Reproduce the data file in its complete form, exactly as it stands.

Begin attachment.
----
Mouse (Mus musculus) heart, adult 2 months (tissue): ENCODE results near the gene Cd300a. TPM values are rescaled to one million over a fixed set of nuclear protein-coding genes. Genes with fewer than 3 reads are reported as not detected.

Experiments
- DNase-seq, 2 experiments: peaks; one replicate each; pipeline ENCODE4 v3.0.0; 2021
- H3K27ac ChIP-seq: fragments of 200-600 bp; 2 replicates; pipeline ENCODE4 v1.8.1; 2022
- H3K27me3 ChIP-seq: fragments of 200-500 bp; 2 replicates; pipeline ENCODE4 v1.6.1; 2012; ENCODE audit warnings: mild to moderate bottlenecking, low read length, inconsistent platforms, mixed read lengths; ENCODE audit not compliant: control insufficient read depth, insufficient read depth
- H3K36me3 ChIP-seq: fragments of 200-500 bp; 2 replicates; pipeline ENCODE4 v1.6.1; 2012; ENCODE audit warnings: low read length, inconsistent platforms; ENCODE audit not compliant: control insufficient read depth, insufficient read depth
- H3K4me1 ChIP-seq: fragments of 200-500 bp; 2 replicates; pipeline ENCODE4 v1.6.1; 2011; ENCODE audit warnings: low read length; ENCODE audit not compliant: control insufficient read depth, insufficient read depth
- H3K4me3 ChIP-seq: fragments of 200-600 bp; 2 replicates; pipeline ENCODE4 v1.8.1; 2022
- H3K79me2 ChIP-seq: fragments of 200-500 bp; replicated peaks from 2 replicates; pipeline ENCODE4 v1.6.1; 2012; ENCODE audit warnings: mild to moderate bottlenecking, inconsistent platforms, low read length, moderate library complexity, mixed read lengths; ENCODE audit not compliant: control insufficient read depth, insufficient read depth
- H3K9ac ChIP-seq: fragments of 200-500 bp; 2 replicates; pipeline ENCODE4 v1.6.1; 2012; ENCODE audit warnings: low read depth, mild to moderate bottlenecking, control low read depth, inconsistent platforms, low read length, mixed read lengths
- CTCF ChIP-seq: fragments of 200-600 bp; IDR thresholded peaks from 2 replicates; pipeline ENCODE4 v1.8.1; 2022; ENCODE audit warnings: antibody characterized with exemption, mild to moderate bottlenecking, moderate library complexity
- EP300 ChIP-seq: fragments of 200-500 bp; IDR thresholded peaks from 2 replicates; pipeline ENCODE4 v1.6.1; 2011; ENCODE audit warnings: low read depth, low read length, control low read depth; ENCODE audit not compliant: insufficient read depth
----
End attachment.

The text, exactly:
Mouse (Mus musculus) heart, adult 2 months (tissue): ENCODE results near the gene Cd300a. TPM values are rescaled to one million over a fixed set of nuclear protein-coding genes. Genes with fewer than 3 reads are reported as not detected.

Experiments
- DNase-seq, 2 experiments: peaks; one replicate each; pipeline ENCODE4 v3.0.0; 2021
- H3K27ac ChIP-seq: fragments of 200-600 bp; 2 replicates; pipeline ENCODE4 v1.8.1; 2022
- H3K27me3 ChIP-seq: fragments of 200-500 bp; 2 replicates; pipeline ENCODE4 v1.6.1; 2012; ENCODE audit warnings: mild to moderate bottlenecking, low read length, inconsistent platforms, mixed read lengths; ENCODE audit not compliant: control insufficient read depth, insufficient read depth
- H3K36me3 ChIP-seq: fragments of 200-500 bp; 2 replicates; pipeline ENCODE4 v1.6.1; 2012; ENCODE audit warnings: low read length, inconsistent platforms; ENCODE audit not compliant: control insufficient read depth, insufficient read depth
- H3K4me1 ChIP-seq: fragments of 200-500 bp; 2 replicates; pipeline ENCODE4 v1.6.1; 2011; ENCODE audit warnings: low read length; ENCODE audit not compliant: control insufficient read depth, insufficient read depth
- H3K4me3 ChIP-seq: fragments of 200-600 bp; 2 replicates; pipeline ENCODE4 v1.8.1; 2022
- H3K79me2 ChIP-seq: fragments of 200-500 bp; replicated peaks from 2 replicates; pipeline ENCODE4 v1.6.1; 2012; ENCODE audit warnings: mild to moderate bottlenecking, inconsistent platforms, low read length, moderate library complexity, mixed read lengths; ENCODE audit not compliant: control insufficient read depth, insufficient read depth
- H3K9ac ChIP-seq: fragments of 200-500 bp; 2 replicates; pipeline ENCODE4 v1.6.1; 2012; ENCODE audit warnings: low read depth, mild to moderate bottlenecking, control low read depth, inconsistent platforms, low read length, mixed read lengths
- CTCF ChIP-seq: fragments of 200-600 bp; IDR thresholded peaks from 2 replicates; pipeline ENCODE4 v1.8.1; 2022; ENCODE audit warnings: antibody characterized with exemption, mild to moderate bottlenecking, moderate library complexity
- EP300 ChIP-seq: fragments of 200-500 bp; IDR thresholded peaks from 2 replicates; pipeline ENCODE4 v1.6.1; 2011; ENCODE audit warnings: low read depth, low read length, control low read depth; ENCODE audit not compliant: insufficient read depth